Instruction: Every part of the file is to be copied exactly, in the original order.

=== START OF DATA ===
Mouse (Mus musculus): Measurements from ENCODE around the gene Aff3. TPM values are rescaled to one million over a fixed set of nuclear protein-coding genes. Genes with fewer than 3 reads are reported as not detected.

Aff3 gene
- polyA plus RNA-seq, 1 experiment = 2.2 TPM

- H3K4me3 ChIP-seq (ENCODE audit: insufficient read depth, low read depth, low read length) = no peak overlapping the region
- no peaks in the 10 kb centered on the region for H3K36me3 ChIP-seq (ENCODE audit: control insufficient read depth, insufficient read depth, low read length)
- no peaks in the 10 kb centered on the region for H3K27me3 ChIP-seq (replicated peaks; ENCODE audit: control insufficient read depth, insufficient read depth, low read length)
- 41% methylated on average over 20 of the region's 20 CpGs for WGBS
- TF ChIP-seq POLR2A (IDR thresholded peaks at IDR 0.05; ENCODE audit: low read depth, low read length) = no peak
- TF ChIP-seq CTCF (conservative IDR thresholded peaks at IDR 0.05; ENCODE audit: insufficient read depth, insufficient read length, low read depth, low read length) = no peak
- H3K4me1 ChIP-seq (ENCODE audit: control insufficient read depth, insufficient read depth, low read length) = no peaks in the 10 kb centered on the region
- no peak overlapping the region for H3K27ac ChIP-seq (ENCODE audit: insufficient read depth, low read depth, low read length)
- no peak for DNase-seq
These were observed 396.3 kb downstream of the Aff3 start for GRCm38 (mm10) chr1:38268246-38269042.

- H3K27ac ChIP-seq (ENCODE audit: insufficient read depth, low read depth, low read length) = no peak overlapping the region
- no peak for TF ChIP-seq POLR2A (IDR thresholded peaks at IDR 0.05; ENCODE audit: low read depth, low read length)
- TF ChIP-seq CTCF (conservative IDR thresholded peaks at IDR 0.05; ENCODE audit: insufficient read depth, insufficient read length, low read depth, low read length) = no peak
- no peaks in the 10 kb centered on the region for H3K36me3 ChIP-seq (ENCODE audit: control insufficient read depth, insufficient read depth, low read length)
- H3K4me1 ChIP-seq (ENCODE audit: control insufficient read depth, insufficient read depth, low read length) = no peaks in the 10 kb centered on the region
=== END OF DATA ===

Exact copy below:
Mouse (Mus musculus): Measurements from ENCODE around the gene Aff3. TPM values are rescaled to one million over a fixed set of nuclear protein-coding genes. Genes with fewer than 3 reads are reported as not detected.

Aff3 gene
- polyA plus RNA-seq, 1 experiment = 2.2 TPM

- H3K4me3 ChIP-seq (ENCODE audit: insufficient read depth, low read depth, low read length) = no peak overlapping the region
- no peaks in the 10 kb centered on the region for H3K36me3 ChIP-seq (ENCODE audit: control insufficient read depth, insufficient read depth, low read length)
- no peaks in the 10 kb centered on the region for H3K27me3 ChIP-seq (replicated peaks; ENCODE audit: control insufficient read depth, insufficient read depth, low read length)
- 41% methylated on average over 20 of the region's 20 CpGs for WGBS
- TF ChIP-seq POLR2A (IDR thresholded peaks at IDR 0.05; ENCODE audit: low read depth, low read length) = no peak
- TF ChIP-seq CTCF (conservative IDR thresholded peaks at IDR 0.05; ENCODE audit: insufficient read depth, insufficient read length, low read depth, low read length) = no peak
- H3K4me1 ChIP-seq (ENCODE audit: control insufficient read depth, insufficient read depth, low read length) = no peaks in the 10 kb centered on the region
- no peak overlapping the region for H3K27ac ChIP-seq (ENCODE audit: insufficient read depth, low read depth, low read length)
- no peak for DNase-seq
These were observed 396.3 kb downstream of the Aff3 start for GRCm38 (mm10) chr1:38268246-38269042.

- H3K27ac ChIP-seq (ENCODE audit: insufficient read depth, low read depth, low read length) = no peak overlapping the region
- no peak for TF ChIP-seq POLR2A (IDR thresholded peaks at IDR 0.05; ENCODE audit: low read depth, low read length)
- TF ChIP-seq CTCF (conservative IDR thresholded peaks at IDR 0.05; ENCODE audit: insufficient read depth, insufficient read length, low read depth, low read length) = no peak
- no peaks in the 10 kb centered on the region for H3K36me3 ChIP-seq (ENCODE audit: control insufficient read depth, insufficient read depth, low read length)
- H3K4me1 ChIP-seq (ENCODE audit: control insufficient read depth, insufficient read depth, low read length) = no peaks in the 10 kb centered on the region